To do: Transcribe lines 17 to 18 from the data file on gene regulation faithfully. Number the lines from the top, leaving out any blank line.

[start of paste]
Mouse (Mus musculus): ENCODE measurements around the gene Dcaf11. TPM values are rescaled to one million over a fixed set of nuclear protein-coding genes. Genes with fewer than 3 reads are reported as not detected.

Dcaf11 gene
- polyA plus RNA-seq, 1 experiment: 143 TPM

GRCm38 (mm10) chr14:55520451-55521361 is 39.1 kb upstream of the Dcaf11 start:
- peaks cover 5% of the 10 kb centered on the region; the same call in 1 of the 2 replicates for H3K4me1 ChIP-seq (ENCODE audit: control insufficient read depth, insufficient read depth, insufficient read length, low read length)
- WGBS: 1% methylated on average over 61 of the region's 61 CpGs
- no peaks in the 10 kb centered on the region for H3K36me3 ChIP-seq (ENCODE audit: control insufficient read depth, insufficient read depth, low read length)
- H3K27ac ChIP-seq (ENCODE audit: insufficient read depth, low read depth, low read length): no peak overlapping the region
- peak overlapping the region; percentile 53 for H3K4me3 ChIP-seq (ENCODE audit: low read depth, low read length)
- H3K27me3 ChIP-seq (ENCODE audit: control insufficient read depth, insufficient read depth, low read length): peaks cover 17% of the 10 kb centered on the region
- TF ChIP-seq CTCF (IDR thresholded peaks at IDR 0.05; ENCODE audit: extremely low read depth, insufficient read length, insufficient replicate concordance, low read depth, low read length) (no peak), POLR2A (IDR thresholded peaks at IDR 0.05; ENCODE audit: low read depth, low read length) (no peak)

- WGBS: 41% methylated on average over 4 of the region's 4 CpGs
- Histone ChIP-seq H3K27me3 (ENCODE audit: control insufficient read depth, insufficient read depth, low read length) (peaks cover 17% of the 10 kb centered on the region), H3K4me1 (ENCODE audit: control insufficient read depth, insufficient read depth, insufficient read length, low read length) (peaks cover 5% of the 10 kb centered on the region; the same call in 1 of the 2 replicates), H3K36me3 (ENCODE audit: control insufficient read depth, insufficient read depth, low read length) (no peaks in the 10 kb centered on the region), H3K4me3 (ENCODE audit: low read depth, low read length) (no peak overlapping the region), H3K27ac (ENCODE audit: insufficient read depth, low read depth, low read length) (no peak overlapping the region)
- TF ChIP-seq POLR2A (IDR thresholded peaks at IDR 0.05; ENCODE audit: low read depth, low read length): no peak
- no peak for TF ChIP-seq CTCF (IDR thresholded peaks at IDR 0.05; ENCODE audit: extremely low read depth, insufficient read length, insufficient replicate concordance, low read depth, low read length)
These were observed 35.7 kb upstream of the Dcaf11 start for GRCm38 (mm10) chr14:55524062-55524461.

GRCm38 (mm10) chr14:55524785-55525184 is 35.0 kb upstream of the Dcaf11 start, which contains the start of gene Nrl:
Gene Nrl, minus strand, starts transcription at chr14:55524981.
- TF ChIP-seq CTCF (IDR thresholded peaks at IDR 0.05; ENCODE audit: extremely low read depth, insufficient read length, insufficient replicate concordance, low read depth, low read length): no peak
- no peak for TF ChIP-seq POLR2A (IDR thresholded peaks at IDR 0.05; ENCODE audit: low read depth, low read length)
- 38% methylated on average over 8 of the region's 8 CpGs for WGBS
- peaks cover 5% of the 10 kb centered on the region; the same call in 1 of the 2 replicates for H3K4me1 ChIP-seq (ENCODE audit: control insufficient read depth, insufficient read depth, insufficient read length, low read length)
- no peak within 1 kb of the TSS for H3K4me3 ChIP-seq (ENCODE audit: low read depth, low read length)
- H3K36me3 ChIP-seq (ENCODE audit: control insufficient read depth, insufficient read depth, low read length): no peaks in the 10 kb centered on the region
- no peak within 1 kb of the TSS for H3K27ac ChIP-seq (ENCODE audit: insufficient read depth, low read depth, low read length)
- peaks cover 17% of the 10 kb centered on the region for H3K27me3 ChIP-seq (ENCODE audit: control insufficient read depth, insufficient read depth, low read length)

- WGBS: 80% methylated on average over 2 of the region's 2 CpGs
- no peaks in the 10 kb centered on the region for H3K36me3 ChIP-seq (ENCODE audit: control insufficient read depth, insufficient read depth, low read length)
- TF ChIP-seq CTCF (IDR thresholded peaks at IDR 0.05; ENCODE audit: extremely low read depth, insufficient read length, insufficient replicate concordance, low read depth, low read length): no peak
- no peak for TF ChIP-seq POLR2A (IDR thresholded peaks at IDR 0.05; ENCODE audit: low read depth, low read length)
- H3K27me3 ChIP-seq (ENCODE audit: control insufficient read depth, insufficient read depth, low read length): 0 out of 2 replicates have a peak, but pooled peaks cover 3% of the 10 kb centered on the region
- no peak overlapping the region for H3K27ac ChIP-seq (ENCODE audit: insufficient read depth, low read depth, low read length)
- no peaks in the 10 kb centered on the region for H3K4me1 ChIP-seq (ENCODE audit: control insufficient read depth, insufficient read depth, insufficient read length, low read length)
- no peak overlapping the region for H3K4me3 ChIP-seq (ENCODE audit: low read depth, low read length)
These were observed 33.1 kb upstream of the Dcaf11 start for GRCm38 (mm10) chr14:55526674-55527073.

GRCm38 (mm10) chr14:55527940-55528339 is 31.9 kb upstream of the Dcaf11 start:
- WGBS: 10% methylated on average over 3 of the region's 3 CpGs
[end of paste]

GRCm38 (mm10) chr14:55524785-55525184 is 35.0 kb upstream of the Dcaf11 start, which contains the start of gene Nrl:
Gene Nrl, minus strand, starts transcription at chr14:55524981.